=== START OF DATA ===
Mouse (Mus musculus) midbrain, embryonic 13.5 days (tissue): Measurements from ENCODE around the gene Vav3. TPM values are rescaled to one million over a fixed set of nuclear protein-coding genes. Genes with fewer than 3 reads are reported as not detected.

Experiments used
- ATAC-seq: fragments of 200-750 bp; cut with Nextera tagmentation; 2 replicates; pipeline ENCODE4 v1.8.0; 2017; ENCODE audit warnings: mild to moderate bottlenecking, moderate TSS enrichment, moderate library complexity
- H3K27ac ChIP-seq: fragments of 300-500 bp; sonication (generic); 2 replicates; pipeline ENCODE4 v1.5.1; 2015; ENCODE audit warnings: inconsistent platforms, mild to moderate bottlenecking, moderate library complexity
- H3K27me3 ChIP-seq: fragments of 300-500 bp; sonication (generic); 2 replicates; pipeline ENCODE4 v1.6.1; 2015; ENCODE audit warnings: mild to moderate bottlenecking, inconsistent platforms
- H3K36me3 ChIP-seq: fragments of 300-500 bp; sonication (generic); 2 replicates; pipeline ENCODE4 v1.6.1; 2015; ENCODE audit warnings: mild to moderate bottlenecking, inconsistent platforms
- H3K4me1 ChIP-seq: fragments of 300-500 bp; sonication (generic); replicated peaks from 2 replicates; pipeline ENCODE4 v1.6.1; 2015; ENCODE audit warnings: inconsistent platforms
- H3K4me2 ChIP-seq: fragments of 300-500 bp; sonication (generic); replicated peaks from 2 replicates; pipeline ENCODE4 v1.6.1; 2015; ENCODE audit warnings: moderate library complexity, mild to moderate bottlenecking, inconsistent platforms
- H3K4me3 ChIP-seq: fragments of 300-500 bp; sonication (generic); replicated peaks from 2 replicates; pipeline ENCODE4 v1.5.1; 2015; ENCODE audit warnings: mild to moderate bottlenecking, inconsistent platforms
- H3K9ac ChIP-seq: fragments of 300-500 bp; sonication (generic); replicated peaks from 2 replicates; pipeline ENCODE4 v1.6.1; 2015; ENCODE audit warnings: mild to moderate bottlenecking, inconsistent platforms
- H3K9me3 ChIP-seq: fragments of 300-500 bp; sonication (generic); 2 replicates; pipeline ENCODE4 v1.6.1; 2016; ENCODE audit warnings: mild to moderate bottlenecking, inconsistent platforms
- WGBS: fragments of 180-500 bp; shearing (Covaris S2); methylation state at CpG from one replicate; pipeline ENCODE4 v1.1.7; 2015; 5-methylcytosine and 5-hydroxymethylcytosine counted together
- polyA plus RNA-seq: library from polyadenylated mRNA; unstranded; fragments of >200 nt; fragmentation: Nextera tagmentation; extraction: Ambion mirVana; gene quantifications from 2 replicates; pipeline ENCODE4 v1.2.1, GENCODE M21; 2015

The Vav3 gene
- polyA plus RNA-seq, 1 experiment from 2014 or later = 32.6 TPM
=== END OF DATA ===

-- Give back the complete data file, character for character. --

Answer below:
Mouse (Mus musculus) midbrain, embryonic 13.5 days (tissue): Measurements from ENCODE around the gene Vav3. TPM values are rescaled to one million over a fixed set of nuclear protein-coding genes. Genes with fewer than 3 reads are reported as not detected.

Experiments used
- ATAC-seq: fragments of 200-750 bp; cut with Nextera tagmentation; 2 replicates; pipeline ENCODE4 v1.8.0; 2017; ENCODE audit warnings: mild to moderate bottlenecking, moderate TSS enrichment, moderate library complexity
- H3K27ac ChIP-seq: fragments of 300-500 bp; sonication (generic); 2 replicates; pipeline ENCODE4 v1.5.1; 2015; ENCODE audit warnings: inconsistent platforms, mild to moderate bottlenecking, moderate library complexity
- H3K27me3 ChIP-seq: fragments of 300-500 bp; sonication (generic); 2 replicates; pipeline ENCODE4 v1.6.1; 2015; ENCODE audit warnings: mild to moderate bottlenecking, inconsistent platforms
- H3K36me3 ChIP-seq: fragments of 300-500 bp; sonication (generic); 2 replicates; pipeline ENCODE4 v1.6.1; 2015; ENCODE audit warnings: mild to moderate bottlenecking, inconsistent platforms
- H3K4me1 ChIP-seq: fragments of 300-500 bp; sonication (generic); replicated peaks from 2 replicates; pipeline ENCODE4 v1.6.1; 2015; ENCODE audit warnings: inconsistent platforms
- H3K4me2 ChIP-seq: fragments of 300-500 bp; sonication (generic); replicated peaks from 2 replicates; pipeline ENCODE4 v1.6.1; 2015; ENCODE audit warnings: moderate library complexity, mild to moderate bottlenecking, inconsistent platforms
- H3K4me3 ChIP-seq: fragments of 300-500 bp; sonication (generic); replicated peaks from 2 replicates; pipeline ENCODE4 v1.5.1; 2015; ENCODE audit warnings: mild to moderate bottlenecking, inconsistent platforms
- H3K9ac ChIP-seq: fragments of 300-500 bp; sonication (generic); replicated peaks from 2 replicates; pipeline ENCODE4 v1.6.1; 2015; ENCODE audit warnings: mild to moderate bottlenecking, inconsistent platforms
- H3K9me3 ChIP-seq: fragments of 300-500 bp; sonication (generic); 2 replicates; pipeline ENCODE4 v1.6.1; 2016; ENCODE audit warnings: mild to moderate bottlenecking, inconsistent platforms
- WGBS: fragments of 180-500 bp; shearing (Covaris S2); methylation state at CpG from one replicate; pipeline ENCODE4 v1.1.7; 2015; 5-methylcytosine and 5-hydroxymethylcytosine counted together
- polyA plus RNA-seq: library from polyadenylated mRNA; unstranded; fragments of >200 nt; fragmentation: Nextera tagmentation; extraction: Ambion mirVana; gene quantifications from 2 replicates; pipeline ENCODE4 v1.2.1, GENCODE M21; 2015

The Vav3 gene
- polyA plus RNA-seq, 1 experiment from 2014 or later = 32.6 TPM